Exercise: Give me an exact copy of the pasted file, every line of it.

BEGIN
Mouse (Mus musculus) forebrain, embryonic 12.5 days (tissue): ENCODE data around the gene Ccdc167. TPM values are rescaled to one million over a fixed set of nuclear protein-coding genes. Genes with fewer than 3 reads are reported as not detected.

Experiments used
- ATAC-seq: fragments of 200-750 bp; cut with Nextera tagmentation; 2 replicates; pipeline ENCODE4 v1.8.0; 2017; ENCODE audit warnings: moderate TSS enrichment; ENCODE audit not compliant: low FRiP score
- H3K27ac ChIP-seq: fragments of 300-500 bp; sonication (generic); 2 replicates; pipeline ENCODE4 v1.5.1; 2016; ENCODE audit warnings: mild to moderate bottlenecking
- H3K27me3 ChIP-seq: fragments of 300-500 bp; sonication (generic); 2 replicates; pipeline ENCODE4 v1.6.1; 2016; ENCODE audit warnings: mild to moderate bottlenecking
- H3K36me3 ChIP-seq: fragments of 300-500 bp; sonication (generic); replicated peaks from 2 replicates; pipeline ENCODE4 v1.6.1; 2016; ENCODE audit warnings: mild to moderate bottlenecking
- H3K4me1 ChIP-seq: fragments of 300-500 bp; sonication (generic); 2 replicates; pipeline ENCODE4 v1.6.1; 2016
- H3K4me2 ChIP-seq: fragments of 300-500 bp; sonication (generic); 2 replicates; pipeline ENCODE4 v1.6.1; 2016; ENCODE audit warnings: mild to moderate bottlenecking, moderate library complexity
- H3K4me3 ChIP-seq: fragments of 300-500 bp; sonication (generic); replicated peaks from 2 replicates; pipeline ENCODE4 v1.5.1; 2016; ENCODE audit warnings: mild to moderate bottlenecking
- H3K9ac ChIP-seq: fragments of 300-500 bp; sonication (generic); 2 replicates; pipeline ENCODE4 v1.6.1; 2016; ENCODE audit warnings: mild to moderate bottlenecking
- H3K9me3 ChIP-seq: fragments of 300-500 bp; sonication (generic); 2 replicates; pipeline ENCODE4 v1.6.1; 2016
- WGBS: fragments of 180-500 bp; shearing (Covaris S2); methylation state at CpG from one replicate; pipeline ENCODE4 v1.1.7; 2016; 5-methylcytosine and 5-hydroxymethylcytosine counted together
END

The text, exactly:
Mouse (Mus musculus) forebrain, embryonic 12.5 days (tissue): ENCODE data around the gene Ccdc167. TPM values are rescaled to one million over a fixed set of nuclear protein-coding genes. Genes with fewer than 3 reads are reported as not detected.

Experiments used
- ATAC-seq: fragments of 200-750 bp; cut with Nextera tagmentation; 2 replicates; pipeline ENCODE4 v1.8.0; 2017; ENCODE audit warnings: moderate TSS enrichment; ENCODE audit not compliant: low FRiP score
- H3K27ac ChIP-seq: fragments of 300-500 bp; sonication (generic); 2 replicates; pipeline ENCODE4 v1.5.1; 2016; ENCODE audit warnings: mild to moderate bottlenecking
- H3K27me3 ChIP-seq: fragments of 300-500 bp; sonication (generic); 2 replicates; pipeline ENCODE4 v1.6.1; 2016; ENCODE audit warnings: mild to moderate bottlenecking
- H3K36me3 ChIP-seq: fragments of 300-500 bp; sonication (generic); replicated peaks from 2 replicates; pipeline ENCODE4 v1.6.1; 2016; ENCODE audit warnings: mild to moderate bottlenecking
- H3K4me1 ChIP-seq: fragments of 300-500 bp; sonication (generic); 2 replicates; pipeline ENCODE4 v1.6.1; 2016
- H3K4me2 ChIP-seq: fragments of 300-500 bp; sonication (generic); 2 replicates; pipeline ENCODE4 v1.6.1; 2016; ENCODE audit warnings: mild to moderate bottlenecking, moderate library complexity
- H3K4me3 ChIP-seq: fragments of 300-500 bp; sonication (generic); replicated peaks from 2 replicates; pipeline ENCODE4 v1.5.1; 2016; ENCODE audit warnings: mild to moderate bottlenecking
- H3K9ac ChIP-seq: fragments of 300-500 bp; sonication (generic); 2 replicates; pipeline ENCODE4 v1.6.1; 2016; ENCODE audit warnings: mild to moderate bottlenecking
- H3K9me3 ChIP-seq: fragments of 300-500 bp; sonication (generic); 2 replicates; pipeline ENCODE4 v1.6.1; 2016
- WGBS: fragments of 180-500 bp; shearing (Covaris S2); methylation state at CpG from one replicate; pipeline ENCODE4 v1.1.7; 2016; 5-methylcytosine and 5-hydroxymethylcytosine counted together